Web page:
In what seems sure to become another dramatic episode of "Gold Rush: Alaska," two Porcupine gold mines being filmed for a reality TV show were shut down recently after failing to meet federal training requirements. They also were cited for violations of worker-safety regulations.
Inspections by the U.S. Mine Safety and Health Administration Aug. 4-8 resulted in a total of 13 citations and two compliance orders against John Schnabel’s Big Nugget Mine and the Jim Nail Placer Mine operated by "Dakota" Fred Hurt, according to a website maintained by the agency.
The agency designated 10 of the 15 complaints "significant and substantial," or "reasonably likely to cause an injury severe enough to cause loss of time from work." Four of eight complaints against Schnabel’s operation were resolved by press time, and mining resumed early this week; one of seven complaints against Hurt was resolved and it appeared that operation had resumed there.
The agency has not yet said if either mine would be fined, but Schnabel’s grandson Parker Schnabel, who manages the operation, said he was told a fine would be attached to each citation.
"It’s ridiculous for a mine with three employees to be held to the same safety standards as a Greens Creek or Red Dog that have hundreds of employees," Parker Schnabel said.
Officials in the agency’s Anchorage office referred questions to a Washington, D.C.-based spokesman, but provided background on the nature of the complaints. "Citations" typically refer to potential dangers, while "compliance orders" are attached to more serious hazards, an Anchorage official said.
The compliance orders stem from a federal requirement that miners receive at least 24 hours of safety and related procedures training, including in firefighting, self-rescue, hazard recognition, explosives and first aid.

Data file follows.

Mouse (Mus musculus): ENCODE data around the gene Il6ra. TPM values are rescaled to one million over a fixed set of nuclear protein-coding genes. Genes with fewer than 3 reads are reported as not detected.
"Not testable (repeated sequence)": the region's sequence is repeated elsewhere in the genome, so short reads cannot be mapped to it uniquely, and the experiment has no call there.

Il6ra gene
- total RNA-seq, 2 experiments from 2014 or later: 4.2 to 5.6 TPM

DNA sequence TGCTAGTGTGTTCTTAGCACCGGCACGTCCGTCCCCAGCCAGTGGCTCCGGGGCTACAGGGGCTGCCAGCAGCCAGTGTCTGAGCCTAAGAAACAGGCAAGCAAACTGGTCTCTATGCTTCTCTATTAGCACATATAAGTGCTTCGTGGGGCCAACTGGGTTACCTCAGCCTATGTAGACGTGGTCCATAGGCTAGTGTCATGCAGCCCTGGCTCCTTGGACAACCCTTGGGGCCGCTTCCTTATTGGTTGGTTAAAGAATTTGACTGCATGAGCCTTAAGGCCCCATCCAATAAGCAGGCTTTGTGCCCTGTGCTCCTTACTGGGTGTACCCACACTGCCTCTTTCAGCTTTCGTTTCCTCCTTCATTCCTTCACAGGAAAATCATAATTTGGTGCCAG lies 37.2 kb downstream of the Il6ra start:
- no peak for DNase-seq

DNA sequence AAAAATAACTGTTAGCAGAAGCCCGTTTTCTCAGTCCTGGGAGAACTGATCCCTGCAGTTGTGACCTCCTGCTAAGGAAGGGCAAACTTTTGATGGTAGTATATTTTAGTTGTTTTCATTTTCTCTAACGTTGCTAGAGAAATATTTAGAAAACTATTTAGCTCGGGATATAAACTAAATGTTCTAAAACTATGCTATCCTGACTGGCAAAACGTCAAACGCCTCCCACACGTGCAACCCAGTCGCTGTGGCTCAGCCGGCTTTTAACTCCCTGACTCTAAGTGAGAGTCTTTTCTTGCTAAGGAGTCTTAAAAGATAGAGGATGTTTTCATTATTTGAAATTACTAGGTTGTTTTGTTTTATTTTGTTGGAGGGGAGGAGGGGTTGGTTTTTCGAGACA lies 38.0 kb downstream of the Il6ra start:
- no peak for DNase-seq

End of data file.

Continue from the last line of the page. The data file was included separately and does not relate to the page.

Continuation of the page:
"An untrained miner, basically anywhere he goes is potentially a safety hazard," the Anchorage official said.
Parker Schnabel confirmed this week that he and two other Big Nugget workers had 16 hours of classroom training in a State of Alaska safety course. Federal law requires an additional eight hours of on-site training.
Citations against Schnabel include violations of regulations pertaining to traffic signs warning of hazardous conditions, emergency firefighting drills, berms and guardrails, quarterly employment reports, training plans, insulation and fittings of power wires, and scaffolding.
Besides the compliance order, Hurt’s citations are for violations of regulations pertaining to safe means of access, emergency firefighting drills, housekeeping, training plans and arrangements for emergency medical assistance.
Hurt did not respond to an e-mail Tuesday seeking comment and wrote on his Facebook page earlier this summer that he was "under an information blackout concerning my activities here in Alaska."
An April 7 message left on the Facebook page said, "Hey Fred, can you spell OSHA?" Hurt replied at that time: "Actually, I’ve registered with MSHA as required and hopefully have enough safety in place to make them not get writers’ cramps."
Following the commercial success of Discovery Channel’s "Gold Rush: Alaska," which documented the trials of Oregon greenhorns mining the Jim Nail claim, filming expanded this summer to Parker’s crew at the neighboring Big Nugget claim, and to Dawson, Y.T., where the Oregon crew is now mining.
Parker Schnabel said he doesn’t doubt that last winter’s TV exposure drew the attention of regulators. According to the Alaska Miners’ Association, there are about 200 small, seasonal placer mines in the state, which federal inspectors are required to inspect once a year. "We’ve been operating 25 years and never had a (federal) inspection," Schnabel said.
The MSHA website on Tuesday identified Schnabel’s Big Nugget operation as a sand and gravel mine abandoned in 1981.